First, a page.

Financial regulation: passing the bucks
The lack of any principle behind banking rules is short-changing everyone.
Banks have decided that they like regulation after all. The red tape supremo at the Financial Services Authority (FSA) complains that banks ‘bleat’ about regulation, but then they oppose attempts to reduce the regulatory burden. (1)
The spat has arisen because the FSA has proposed to relax draconian rules about ‘approved persons’, the senior managers whose roles are thought to be so sensitive that they require specific individual regulatory approval. The FSA currently holds files on the career history and disciplinary records of around 10,000 approved persons. Their proposal is that the banks should take responsibility for ensuring that their managers have the knowledge and responsibility to do their jobs. This has inspired furious protest from the banks.
The banks are afraid that this will be an excuse to blame them when anything goes wrong. Prescriptive processes are said to be preferred, because responsibilities are clear. If banks are held accountable, they could incur huge fines because the regulator retrospectively thinks that their procedures were weak. The FSA stands accused of passing the buck, of evading responsibility for the regulatory process by handing it over to the banks. The banks still insist that they are against the current costly and inefficient regulatory regime, but their denials ring false.
The truth is that banks like regulation. It imposes common costs across the industry, which raise the cost of doing business, but these costs are spread more or less evenly. It makes it expensive for new entrants, because they have so much complex regulation to master. But it does little harm to incumbents – in fact, it protects them from new competition. The bigger banks can spread the costs more widely, so it might benefit them even more than smaller players.
Within the banks, well-paid specialists manage so-called ‘regulatory risks’, and have an interest in ensuring that they keep their jobs. And the more strict the regulation, the easier it is for banks to wriggle out of responsibilities by insisting that they have ‘followed the rules’.
The FSA is also at fault, because it regulates indiscriminately. Customers have to take in myriad forms of identification to open a bank account, making it more of a hassle to shop around and imposing huge costs to manage the process and control the paperwork. There are detailed regulations governing what banks have to report to the FSA concerning the complex financial derivatives they transact.
But no one is taking an overall view of the risks that society has an interest in controlling, from consumer protection to financial stability. Indeed, financial stability, perhaps the greatest public concern, is outside the FSA’s remit – it is still the responsibility of the Bank of England, which has a much lower regulatory profile in the industry.
There is a dual failure. Banks fail to defend their professional ability to manage the risks of their business pragmatically, defend their interests against the regulator, and take responsibility for failings. However, the banks’ fears are justified; huge fines have been imposed where the FSA deemed internal procedures to be flawed. It is rather late in the day for the regulator to see the advantages of letting managers manage.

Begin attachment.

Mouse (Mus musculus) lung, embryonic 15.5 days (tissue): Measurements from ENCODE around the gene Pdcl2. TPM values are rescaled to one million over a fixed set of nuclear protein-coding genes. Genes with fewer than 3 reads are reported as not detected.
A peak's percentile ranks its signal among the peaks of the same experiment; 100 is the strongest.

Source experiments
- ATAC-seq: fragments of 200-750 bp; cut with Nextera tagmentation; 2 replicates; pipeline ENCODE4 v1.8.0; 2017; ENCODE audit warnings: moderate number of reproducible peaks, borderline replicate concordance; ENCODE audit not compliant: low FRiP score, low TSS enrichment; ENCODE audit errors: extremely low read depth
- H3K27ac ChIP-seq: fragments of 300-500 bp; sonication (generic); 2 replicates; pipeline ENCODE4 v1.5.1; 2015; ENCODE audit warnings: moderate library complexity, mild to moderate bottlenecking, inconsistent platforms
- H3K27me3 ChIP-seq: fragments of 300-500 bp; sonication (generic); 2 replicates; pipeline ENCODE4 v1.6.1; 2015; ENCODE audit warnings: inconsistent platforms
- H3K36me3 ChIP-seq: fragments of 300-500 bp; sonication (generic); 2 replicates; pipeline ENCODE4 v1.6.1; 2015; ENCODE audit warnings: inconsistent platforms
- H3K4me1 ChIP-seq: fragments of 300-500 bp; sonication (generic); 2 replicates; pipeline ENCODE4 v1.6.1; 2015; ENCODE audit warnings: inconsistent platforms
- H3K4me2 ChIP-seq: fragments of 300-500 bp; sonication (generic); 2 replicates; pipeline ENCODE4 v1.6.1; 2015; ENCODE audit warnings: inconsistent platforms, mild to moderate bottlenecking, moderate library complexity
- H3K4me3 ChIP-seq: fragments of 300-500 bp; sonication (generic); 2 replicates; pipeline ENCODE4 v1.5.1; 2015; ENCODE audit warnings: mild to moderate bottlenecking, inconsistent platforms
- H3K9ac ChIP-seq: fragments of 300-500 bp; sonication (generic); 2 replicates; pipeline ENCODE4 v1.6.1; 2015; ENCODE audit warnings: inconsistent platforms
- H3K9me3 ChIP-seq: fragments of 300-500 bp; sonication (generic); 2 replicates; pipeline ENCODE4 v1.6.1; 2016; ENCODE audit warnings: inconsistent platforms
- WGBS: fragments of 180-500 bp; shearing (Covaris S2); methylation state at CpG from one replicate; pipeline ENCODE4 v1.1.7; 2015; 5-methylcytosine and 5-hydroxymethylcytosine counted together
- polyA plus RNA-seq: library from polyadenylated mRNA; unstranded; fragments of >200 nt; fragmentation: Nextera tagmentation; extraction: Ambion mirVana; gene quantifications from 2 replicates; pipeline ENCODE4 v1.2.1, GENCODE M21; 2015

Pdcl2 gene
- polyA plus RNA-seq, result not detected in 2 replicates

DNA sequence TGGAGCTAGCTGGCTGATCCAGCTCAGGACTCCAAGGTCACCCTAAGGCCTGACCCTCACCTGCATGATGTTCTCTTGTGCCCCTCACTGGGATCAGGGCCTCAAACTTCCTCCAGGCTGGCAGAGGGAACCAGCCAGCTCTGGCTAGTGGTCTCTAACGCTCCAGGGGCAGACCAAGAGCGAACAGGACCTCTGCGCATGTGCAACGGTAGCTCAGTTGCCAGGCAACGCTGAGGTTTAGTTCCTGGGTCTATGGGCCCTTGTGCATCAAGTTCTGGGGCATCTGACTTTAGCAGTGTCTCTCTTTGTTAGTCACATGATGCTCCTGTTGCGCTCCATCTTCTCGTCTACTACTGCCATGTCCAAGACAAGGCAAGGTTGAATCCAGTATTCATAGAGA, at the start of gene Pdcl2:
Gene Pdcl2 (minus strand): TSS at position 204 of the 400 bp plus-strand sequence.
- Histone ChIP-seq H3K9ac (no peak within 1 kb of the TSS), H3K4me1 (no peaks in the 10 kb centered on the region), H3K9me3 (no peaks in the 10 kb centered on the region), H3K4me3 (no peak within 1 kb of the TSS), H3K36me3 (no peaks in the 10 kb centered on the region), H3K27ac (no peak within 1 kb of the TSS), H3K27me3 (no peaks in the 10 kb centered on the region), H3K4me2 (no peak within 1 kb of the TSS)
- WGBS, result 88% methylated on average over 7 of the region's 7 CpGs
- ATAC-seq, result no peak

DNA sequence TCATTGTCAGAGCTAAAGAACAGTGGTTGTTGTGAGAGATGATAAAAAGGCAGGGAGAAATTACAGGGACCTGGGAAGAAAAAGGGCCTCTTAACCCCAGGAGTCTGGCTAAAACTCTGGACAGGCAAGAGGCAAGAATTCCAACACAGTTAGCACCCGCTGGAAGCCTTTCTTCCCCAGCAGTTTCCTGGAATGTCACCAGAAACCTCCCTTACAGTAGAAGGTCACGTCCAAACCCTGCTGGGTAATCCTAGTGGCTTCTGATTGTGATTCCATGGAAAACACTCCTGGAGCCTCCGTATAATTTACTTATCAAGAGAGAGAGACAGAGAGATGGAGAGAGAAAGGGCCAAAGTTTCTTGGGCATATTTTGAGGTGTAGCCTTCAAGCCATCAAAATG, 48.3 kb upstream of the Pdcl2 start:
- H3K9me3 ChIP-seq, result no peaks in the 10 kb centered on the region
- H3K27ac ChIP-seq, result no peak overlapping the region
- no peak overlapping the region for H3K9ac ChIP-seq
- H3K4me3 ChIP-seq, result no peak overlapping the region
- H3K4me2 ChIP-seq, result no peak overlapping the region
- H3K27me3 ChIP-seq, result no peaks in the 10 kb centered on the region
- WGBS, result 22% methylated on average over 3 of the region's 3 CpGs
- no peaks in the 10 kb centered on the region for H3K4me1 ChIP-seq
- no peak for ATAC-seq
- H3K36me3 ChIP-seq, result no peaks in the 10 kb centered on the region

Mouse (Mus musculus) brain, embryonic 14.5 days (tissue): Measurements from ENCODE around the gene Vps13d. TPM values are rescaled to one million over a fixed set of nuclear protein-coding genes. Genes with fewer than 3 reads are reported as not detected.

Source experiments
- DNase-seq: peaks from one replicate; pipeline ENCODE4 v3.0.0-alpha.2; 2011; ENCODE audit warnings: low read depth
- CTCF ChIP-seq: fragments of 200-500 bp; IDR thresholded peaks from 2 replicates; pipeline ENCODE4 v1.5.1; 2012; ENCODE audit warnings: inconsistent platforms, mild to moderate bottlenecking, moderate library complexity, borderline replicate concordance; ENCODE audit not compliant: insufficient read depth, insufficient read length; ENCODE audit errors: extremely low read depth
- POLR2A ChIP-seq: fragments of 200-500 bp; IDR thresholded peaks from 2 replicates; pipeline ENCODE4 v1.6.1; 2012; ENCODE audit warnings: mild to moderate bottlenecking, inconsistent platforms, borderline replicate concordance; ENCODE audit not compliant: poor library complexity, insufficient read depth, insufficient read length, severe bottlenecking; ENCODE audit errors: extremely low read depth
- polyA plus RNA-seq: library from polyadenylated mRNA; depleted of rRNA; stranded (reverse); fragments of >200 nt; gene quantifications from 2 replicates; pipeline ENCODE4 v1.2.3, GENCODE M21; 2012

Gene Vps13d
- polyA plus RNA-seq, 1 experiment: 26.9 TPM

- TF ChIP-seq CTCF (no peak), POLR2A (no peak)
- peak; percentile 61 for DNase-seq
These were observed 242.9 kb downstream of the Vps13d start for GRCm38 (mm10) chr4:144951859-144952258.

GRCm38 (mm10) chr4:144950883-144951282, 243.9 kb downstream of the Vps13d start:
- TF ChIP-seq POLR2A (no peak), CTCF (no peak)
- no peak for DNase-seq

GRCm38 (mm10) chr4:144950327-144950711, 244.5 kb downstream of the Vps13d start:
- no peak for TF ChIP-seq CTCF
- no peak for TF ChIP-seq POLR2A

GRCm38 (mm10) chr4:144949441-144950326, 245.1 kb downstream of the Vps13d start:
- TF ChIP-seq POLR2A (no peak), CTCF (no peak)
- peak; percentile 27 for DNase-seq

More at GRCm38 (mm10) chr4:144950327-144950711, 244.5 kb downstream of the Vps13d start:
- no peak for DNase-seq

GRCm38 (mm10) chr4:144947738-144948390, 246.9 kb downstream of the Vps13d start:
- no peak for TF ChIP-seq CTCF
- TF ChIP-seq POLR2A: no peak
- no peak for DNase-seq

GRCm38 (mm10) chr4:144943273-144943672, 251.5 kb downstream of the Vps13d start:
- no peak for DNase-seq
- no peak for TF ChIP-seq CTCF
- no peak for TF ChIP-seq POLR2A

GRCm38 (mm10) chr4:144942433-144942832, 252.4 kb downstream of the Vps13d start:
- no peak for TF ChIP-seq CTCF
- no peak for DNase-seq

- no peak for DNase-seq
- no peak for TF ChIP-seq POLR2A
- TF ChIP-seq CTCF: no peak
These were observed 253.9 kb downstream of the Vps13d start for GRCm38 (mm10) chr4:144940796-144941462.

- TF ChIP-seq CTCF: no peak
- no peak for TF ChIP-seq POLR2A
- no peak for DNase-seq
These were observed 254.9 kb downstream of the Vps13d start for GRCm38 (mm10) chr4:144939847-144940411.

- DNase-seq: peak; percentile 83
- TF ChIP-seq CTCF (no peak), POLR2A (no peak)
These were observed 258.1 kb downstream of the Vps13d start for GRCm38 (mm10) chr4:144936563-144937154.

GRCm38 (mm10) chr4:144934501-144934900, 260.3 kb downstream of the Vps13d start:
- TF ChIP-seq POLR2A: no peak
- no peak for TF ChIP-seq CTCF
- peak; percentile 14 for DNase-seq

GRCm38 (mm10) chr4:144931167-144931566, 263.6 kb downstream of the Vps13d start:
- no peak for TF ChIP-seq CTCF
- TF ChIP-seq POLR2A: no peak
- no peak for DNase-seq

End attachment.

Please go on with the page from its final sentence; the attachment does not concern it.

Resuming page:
Above the banks and the regulator, politicians introduce arbitrary concerns, elevating concerns about money laundering one day, and fighting red tape the next (2). There is an atmosphere of uncertainty that makes a preference for the tried and tested understandable, even if it is indefensible.
Meanwhile hedge funds, the focus of media fears, are thriving precisely because of the confusion. In effect they act as regulatory arbitrageurs, reaping the rewards of fast-moving financial markets without the burden of the regulatory controls that banks face. They risk only the funds of their rich investors, and the banks they deal with, and their funding is from sophisticated investors, which means that they don’t need to follow detailed rules about consumer protection. There are rich rewards outside the box-ticking world of the big banks.
The trouble is that no one is taking a principled stand on either side. To favour unrestrained free-market capitalism is to be a heartless brute. To propose central planning and organisation makes you a naive dinosaur. But when pragmatism is elevated to a general principle, bureaucratic confusion results. The most narrow and trivial bureaucratic interests have been allowed to trump the general interest in efficient and effective regulation. No one is taking responsibility for ensuring a coherent regime that assigns responsibilities appropriately.
Both sides are passing the buck. As a result, customers are inconvenienced, innovation is stifled, and the allocation of capital is distorted by arbitrary rules. And that really is something to bleat about.
James Greenstein is an investment banker in the City of London who has worked in a number of different risk management roles.
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